Cable Operators

Worst and Best of Times in Los Angeles

1/20/2006 7:00 PM Eastern

Since 2002, Adelphia Communications Corp.’s Los Angeles operation has ticked off some major tasks on its “to do” list. It revamped management; upgraded more than 19,000 miles of plant serving 1.1 million customers; went from 70 headends and 70 lineups to six headends and 14 lineups; upgraded its high-speed data product; added new advanced-video products; and improved relations with the city.

And it was all accomplished while Adelphia was riding out the storm of controversy after its controlling family, the Rigases, were accused of defrauding shareholders and the company filed for bankruptcy protection.

“It was like Dickens’ Tale of Two Cities,” Adelphia senior vice president of the California region Lee Perron says. “The worst of the times has been well-documented. But the best of times is when Ron Cooper [Adelphia’s chief operating officer] and Bill Schleyer [CEO] came on board. They made sure we had the money and the resources to turn the system around.”

Adelphia has aggressively marketed the launch of its new products even as it has deemphasized the company’s name. The Rigas scandal, coupled with past service problems made it clear to vice president of marketing Karl Ossentjuk that the Adelphia name was not an advantage with consumers. But if all goes as planned, Time Warner Cable will take control of Adelphia’s Los Angeles properties later this year.

“Knowing Adelphia’s unique given state,” Ossenentjuk says, “we felt it better to promote our products than invest in the Adelphia brand.”

Perron has made customer service a top priority. The company and its predecessors have not shared the best of relations with the city of Los Angeles or its customers. Indeed, Century Communications, which Adelphia purchased in 1999, made headlines in 1990 when it was fined a record $12 million for customer-service violations in Los Angeles.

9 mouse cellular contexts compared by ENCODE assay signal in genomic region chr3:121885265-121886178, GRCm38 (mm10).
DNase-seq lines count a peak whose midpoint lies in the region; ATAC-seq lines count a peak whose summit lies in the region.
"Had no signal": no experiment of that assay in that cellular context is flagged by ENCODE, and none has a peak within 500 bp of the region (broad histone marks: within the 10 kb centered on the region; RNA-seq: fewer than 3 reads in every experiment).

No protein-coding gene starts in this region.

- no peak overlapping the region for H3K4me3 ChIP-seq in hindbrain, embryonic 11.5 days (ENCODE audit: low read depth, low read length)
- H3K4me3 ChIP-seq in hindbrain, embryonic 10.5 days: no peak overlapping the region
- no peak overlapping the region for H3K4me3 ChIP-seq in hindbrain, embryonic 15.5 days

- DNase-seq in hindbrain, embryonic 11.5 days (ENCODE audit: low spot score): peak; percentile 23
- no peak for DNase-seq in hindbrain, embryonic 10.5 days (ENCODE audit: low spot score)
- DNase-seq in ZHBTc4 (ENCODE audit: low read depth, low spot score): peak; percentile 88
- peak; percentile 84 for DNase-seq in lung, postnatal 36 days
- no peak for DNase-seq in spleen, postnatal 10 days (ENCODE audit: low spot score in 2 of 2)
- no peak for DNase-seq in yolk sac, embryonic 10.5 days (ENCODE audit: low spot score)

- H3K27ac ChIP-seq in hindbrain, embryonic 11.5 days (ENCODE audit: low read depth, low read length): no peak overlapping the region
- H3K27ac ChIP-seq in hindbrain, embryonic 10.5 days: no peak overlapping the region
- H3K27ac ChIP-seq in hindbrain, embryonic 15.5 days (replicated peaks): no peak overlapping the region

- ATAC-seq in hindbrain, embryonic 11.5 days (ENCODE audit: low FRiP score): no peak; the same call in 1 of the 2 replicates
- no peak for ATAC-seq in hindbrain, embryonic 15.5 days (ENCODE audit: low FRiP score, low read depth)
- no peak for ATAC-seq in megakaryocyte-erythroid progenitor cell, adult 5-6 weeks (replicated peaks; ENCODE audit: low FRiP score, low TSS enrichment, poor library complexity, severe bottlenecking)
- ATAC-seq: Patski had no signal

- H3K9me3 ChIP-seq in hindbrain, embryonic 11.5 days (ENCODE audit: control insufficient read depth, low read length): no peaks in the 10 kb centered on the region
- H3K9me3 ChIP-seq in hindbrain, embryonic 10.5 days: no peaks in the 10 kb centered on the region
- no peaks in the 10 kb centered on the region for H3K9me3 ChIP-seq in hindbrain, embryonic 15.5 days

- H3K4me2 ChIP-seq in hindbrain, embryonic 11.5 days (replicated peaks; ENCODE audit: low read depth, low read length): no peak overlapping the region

It’ a different story today. Stacy Burnette, telecommunications regulatory officer with the city’s Board of Information Technology, says that while her office and Adelphia’s local management have always had an open and respectful relationship, things are better than ever today.

“There have definitely been some positive changes since the new management took over,” she says. “They are behind in their upgrade in some areas, but things appear to be well underway now.” Customer complaints have plummeted since 2002 when the city logged over 4,000 complaints against Adelphia. The complaints had dropped to 1,000 in 2005.

Customers Carole and Jim Shakley-Parkman are happy video and high-speed data customers, although they have had problems with local customer service reps in the past.

“Jim and I are very, very happy with the Internet connection and fairly happy with the thousands of TV channels we never watch,” Carole Shakley-Parkman wrote in an email. “When we call they are always on the ball and know how to tell us what we need to do to fix the problem.”

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